The first assumption that advocates of essentially literal translation would dispute is that a grade-schooler should serve as the norm for reading ability and comprehension. In what other areas of life do we accept a grade-school level of expression and comprehension as the norm and "cap" for society as a whole? There is no sphere in which our society operates permanently at a sixth- or seventh-grade level. The preface to the New Living Translation equates "the average reader" with "a junior high student," but the equation is false: the average reader in our society is not a junior high student. Most English Bible readers have received at least some education beyond the high school level. The dynamic equivalent experiment actually expects less from Bible readers than our society expects in other areas.
A second point of dispute is the degree to which we can and should educate Bible readers as they confront the difficulties of the biblical text. The dynamic equivalent movement is a massive experiment in capitulation to low levels of reading ability and comprehension.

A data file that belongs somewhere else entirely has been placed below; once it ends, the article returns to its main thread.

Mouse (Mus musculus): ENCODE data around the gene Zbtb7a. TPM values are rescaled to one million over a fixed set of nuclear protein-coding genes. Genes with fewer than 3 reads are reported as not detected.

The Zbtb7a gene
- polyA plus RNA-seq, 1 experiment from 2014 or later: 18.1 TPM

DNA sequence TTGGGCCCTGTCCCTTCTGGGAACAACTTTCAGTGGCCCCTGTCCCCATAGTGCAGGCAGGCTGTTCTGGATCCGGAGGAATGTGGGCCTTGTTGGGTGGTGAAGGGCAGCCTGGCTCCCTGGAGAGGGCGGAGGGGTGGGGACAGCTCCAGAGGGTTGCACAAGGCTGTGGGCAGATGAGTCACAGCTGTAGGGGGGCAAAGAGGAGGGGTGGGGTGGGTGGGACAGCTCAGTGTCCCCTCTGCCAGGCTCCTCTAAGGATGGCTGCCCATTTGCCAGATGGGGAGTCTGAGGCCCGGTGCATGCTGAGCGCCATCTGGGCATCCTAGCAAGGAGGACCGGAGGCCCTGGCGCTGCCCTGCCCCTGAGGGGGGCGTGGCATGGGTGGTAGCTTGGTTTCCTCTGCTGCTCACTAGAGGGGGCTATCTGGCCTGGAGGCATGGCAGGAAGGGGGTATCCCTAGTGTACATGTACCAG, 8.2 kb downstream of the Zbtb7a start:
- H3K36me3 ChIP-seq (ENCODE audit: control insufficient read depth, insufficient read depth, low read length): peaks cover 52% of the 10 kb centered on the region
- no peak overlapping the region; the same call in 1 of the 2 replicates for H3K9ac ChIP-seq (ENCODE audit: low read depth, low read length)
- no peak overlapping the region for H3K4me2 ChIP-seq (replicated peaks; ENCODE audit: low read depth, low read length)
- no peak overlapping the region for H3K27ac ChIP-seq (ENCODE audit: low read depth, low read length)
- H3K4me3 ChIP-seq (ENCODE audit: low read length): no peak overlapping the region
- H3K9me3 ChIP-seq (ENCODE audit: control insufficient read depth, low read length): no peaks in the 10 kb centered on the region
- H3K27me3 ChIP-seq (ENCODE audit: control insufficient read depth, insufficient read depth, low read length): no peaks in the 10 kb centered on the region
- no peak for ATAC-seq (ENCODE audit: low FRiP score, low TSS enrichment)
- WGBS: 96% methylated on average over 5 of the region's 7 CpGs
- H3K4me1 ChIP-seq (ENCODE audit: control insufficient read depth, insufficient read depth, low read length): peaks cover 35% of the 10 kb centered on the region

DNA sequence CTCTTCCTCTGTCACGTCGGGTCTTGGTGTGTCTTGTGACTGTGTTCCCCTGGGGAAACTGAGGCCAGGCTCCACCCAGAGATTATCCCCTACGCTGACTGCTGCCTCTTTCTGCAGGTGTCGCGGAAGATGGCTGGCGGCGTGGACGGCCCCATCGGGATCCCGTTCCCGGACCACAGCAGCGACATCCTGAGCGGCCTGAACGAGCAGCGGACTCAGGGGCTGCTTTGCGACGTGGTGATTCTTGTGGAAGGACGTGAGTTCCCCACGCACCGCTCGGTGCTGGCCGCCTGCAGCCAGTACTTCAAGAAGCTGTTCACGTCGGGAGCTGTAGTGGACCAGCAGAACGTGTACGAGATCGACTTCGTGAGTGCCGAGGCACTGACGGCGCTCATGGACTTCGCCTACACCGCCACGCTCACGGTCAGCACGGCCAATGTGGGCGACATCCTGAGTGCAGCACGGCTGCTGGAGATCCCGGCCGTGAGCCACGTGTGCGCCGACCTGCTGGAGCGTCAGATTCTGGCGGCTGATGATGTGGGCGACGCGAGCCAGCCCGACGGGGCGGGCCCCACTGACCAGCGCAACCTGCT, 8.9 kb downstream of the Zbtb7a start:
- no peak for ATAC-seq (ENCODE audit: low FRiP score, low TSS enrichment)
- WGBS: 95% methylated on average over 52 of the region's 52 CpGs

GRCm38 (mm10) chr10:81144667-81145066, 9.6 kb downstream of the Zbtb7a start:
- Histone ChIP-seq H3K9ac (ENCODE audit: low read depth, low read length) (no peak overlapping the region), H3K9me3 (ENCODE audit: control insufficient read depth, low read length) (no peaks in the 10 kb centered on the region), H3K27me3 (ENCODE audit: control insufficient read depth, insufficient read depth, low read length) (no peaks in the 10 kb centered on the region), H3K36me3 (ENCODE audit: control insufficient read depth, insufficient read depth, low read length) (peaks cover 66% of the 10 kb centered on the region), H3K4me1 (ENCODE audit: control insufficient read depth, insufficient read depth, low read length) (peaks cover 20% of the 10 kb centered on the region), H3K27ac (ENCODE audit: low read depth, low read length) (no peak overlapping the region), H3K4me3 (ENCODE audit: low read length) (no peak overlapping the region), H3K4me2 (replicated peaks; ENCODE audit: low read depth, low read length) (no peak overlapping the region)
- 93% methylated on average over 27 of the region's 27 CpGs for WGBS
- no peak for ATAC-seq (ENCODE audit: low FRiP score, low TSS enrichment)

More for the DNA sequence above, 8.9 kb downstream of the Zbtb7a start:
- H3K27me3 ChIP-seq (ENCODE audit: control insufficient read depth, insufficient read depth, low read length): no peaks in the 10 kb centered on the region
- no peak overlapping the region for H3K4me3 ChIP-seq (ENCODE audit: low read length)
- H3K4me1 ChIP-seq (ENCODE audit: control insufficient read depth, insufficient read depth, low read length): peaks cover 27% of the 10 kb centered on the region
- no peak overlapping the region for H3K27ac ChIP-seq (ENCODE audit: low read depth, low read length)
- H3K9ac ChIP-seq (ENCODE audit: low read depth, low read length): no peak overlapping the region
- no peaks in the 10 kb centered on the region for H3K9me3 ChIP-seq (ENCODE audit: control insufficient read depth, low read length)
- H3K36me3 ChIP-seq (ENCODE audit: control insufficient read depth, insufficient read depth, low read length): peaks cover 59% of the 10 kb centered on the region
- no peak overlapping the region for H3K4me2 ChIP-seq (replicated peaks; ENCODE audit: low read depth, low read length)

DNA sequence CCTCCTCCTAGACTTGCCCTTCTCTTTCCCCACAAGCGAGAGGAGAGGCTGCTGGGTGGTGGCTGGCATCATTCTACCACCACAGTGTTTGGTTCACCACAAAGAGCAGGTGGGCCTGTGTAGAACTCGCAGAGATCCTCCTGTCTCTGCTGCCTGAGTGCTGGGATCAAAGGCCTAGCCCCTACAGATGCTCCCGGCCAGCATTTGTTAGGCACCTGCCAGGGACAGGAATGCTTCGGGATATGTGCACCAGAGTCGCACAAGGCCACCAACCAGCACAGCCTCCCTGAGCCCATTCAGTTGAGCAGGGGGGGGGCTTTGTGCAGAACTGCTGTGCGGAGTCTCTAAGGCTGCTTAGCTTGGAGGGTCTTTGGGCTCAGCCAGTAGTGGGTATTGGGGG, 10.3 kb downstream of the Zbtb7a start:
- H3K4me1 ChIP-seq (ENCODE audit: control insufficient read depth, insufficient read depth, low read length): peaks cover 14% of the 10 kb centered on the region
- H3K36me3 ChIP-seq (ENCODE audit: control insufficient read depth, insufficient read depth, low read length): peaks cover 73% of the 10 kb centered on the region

Proponents of essentially literal translations are unwilling to make that capitulation. Instead, they are ready to shoulder the task of educating modern readers. They stand in the line of William Tyndale, who actually added words like intercession and atonement to the English language in an attempt to transmit the content of the Bible. In the sixteenth and seventeenth centuries, Bible translation was a leading contributor to the rise of literacy in England. Essentially literal translations have as an unstated motto Paul's command "do not be children in your thinking" (1 Cor. 14:20).
Finally, essentially literal translators do not generally agree with dynamic equivalent translators that modern readers constitute a special case when compared to earlier readers. This is not to say that the customs and idiomatic expressions of the ancient world do not pose difficulties. But the original readers of the Bible were not as exempt from these difficulties as some translators claim. As one writer on the subject asks rhetorically, "Did the average speaker of koine Greek find no difficulty in 2 Peter 2:4-9 or Romans 2: 14-21? ... Did all the congregation of the Galatian church grasp the whole of Paul's letter to them when it was first read?'"